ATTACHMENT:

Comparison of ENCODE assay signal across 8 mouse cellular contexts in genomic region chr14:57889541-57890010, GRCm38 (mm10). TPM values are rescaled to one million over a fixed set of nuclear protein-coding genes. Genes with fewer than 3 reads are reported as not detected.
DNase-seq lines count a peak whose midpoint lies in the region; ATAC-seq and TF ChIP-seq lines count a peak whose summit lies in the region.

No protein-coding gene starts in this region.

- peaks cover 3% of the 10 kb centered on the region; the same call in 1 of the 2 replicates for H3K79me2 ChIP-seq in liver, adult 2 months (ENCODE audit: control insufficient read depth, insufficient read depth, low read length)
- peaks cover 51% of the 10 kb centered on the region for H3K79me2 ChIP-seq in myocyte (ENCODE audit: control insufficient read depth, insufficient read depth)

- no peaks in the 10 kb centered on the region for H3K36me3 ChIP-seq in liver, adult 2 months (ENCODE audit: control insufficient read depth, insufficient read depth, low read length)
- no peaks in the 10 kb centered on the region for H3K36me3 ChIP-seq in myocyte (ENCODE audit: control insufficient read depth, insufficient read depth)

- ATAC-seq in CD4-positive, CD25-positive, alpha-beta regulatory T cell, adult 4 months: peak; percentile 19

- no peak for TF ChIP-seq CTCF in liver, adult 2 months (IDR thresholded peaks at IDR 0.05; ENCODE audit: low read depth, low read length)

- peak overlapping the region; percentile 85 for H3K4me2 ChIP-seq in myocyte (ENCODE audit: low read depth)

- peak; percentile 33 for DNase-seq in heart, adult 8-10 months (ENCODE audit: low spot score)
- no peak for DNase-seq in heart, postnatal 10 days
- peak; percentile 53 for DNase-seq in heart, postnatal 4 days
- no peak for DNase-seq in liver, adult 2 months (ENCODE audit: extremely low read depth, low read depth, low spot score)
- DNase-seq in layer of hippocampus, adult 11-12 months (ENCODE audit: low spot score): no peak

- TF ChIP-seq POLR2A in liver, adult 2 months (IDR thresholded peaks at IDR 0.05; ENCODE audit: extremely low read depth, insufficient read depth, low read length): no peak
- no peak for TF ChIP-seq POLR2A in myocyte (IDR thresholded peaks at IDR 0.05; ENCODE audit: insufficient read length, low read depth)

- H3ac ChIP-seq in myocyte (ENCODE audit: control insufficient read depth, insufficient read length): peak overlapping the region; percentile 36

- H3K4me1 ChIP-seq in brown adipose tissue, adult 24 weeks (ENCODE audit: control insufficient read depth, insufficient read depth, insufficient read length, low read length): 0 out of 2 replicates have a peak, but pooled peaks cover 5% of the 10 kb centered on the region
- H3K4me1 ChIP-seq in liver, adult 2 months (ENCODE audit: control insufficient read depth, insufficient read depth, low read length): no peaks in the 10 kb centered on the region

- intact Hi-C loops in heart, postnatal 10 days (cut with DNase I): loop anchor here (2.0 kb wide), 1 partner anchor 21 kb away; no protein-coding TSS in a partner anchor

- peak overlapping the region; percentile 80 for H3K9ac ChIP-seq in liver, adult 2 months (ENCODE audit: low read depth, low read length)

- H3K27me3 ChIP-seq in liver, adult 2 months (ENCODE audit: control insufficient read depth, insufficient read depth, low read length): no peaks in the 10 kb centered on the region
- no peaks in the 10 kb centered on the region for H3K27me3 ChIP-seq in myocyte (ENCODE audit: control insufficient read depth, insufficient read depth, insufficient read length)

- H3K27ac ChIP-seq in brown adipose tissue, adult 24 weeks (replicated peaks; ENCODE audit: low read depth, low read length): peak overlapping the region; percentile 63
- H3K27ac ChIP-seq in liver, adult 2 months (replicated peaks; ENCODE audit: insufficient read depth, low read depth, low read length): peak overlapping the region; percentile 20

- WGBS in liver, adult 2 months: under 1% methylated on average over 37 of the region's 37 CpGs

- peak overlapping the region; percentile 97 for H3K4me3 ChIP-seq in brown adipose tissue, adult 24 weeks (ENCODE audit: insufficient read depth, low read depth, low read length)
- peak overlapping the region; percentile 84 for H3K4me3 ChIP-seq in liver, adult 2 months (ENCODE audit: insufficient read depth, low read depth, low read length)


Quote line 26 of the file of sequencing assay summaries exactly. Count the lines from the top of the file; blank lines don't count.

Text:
- H3K27ac ChIP-seq in liver, adult 2 months (replicated peaks; ENCODE audit: insufficient read depth, low read depth, low read length): peak overlapping the region; percentile 20